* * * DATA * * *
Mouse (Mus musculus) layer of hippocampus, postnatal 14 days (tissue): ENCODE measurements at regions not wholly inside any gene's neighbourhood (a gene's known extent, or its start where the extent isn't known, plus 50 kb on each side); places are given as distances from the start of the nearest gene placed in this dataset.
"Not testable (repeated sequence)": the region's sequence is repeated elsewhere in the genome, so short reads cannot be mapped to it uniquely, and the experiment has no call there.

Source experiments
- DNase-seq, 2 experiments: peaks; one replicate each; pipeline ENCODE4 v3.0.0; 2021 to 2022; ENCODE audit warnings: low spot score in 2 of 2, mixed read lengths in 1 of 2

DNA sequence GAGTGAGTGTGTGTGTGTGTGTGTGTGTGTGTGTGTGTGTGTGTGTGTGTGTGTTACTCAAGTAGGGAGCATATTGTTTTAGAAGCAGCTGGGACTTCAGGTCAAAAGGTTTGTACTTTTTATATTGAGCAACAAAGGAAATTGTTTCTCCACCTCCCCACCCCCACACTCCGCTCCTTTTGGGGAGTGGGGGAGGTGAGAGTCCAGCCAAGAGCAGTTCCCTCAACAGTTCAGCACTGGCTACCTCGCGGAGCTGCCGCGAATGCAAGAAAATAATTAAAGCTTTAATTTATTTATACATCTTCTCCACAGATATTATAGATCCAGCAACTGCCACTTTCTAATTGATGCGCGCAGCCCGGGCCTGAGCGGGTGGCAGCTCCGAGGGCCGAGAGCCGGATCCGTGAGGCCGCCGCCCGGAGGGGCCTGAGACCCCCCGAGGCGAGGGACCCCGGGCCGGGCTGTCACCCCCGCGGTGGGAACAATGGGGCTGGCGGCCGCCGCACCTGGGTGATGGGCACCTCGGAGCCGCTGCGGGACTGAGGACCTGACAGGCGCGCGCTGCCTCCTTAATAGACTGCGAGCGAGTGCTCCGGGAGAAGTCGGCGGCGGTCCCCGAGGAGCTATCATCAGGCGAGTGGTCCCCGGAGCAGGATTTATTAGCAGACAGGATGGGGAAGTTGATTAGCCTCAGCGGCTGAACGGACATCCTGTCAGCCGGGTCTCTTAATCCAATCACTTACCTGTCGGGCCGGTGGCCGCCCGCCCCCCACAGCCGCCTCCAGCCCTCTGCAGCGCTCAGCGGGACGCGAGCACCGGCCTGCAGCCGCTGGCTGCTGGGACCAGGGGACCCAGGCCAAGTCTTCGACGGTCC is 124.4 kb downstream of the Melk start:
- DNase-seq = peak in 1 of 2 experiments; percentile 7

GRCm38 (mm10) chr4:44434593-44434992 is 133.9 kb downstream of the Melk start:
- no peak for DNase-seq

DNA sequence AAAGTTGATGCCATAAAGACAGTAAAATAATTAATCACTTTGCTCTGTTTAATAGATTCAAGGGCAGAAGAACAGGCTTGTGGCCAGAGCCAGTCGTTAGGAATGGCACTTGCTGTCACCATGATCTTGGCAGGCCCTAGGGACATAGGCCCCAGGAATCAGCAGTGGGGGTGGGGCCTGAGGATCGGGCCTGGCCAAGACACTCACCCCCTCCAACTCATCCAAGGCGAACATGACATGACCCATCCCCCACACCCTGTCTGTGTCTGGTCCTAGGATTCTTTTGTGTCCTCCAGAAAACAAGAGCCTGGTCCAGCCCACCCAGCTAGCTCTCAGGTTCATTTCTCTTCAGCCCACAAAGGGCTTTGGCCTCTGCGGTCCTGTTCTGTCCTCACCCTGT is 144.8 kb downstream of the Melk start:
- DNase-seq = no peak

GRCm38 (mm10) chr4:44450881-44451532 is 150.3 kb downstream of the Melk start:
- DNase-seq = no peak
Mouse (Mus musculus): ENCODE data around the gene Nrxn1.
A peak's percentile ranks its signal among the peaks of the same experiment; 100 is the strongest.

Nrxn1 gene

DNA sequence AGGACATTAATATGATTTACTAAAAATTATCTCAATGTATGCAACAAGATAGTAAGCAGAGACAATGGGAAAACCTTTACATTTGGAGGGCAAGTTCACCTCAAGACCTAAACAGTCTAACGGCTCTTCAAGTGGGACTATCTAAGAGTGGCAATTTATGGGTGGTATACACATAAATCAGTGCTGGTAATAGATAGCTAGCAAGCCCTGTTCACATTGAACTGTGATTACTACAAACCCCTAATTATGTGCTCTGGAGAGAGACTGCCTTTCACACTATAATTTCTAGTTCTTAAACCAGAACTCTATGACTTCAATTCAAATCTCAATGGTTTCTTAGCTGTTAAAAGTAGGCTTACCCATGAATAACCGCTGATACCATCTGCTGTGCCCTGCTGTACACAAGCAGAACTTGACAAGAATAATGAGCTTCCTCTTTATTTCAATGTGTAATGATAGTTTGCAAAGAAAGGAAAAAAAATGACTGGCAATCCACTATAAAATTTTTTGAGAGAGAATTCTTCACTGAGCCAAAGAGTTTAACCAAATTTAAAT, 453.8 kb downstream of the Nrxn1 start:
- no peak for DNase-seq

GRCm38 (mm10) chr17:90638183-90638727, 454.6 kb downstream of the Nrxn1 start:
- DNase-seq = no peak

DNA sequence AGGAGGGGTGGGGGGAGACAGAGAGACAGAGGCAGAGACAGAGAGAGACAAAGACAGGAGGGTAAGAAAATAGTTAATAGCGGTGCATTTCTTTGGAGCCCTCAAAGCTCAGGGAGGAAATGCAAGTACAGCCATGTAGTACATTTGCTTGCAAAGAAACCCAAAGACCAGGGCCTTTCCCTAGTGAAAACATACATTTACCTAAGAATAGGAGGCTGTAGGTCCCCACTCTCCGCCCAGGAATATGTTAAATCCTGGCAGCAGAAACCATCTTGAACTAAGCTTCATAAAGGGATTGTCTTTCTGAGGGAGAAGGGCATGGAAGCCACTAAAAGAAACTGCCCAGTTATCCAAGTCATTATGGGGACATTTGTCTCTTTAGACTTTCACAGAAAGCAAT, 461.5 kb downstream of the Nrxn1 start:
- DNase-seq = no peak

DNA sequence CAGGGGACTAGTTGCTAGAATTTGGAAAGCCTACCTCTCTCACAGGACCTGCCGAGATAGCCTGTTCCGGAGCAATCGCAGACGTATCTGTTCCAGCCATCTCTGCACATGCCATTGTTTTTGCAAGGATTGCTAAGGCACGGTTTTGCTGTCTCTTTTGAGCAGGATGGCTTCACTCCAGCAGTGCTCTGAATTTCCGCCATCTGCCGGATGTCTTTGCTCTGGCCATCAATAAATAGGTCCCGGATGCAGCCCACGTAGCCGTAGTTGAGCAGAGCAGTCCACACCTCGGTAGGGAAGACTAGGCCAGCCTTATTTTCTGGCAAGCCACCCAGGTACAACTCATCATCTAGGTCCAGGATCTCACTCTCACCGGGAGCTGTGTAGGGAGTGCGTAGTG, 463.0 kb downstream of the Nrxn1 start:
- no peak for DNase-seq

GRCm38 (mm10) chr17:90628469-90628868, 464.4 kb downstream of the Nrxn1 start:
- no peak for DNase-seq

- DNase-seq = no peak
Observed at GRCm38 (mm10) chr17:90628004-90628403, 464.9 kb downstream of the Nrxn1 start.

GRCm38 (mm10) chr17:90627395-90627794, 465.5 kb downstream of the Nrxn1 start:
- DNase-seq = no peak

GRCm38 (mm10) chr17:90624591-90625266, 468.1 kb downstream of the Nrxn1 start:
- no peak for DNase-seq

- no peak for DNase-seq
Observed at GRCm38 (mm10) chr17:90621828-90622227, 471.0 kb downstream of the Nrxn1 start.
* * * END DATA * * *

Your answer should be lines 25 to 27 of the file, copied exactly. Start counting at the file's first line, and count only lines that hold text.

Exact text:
- no peak for DNase-seq

- DNase-seq = no peak
Observed at GRCm38 (mm10) chr17:90628004-90628403, 464.9 kb downstream of the Nrxn1 start.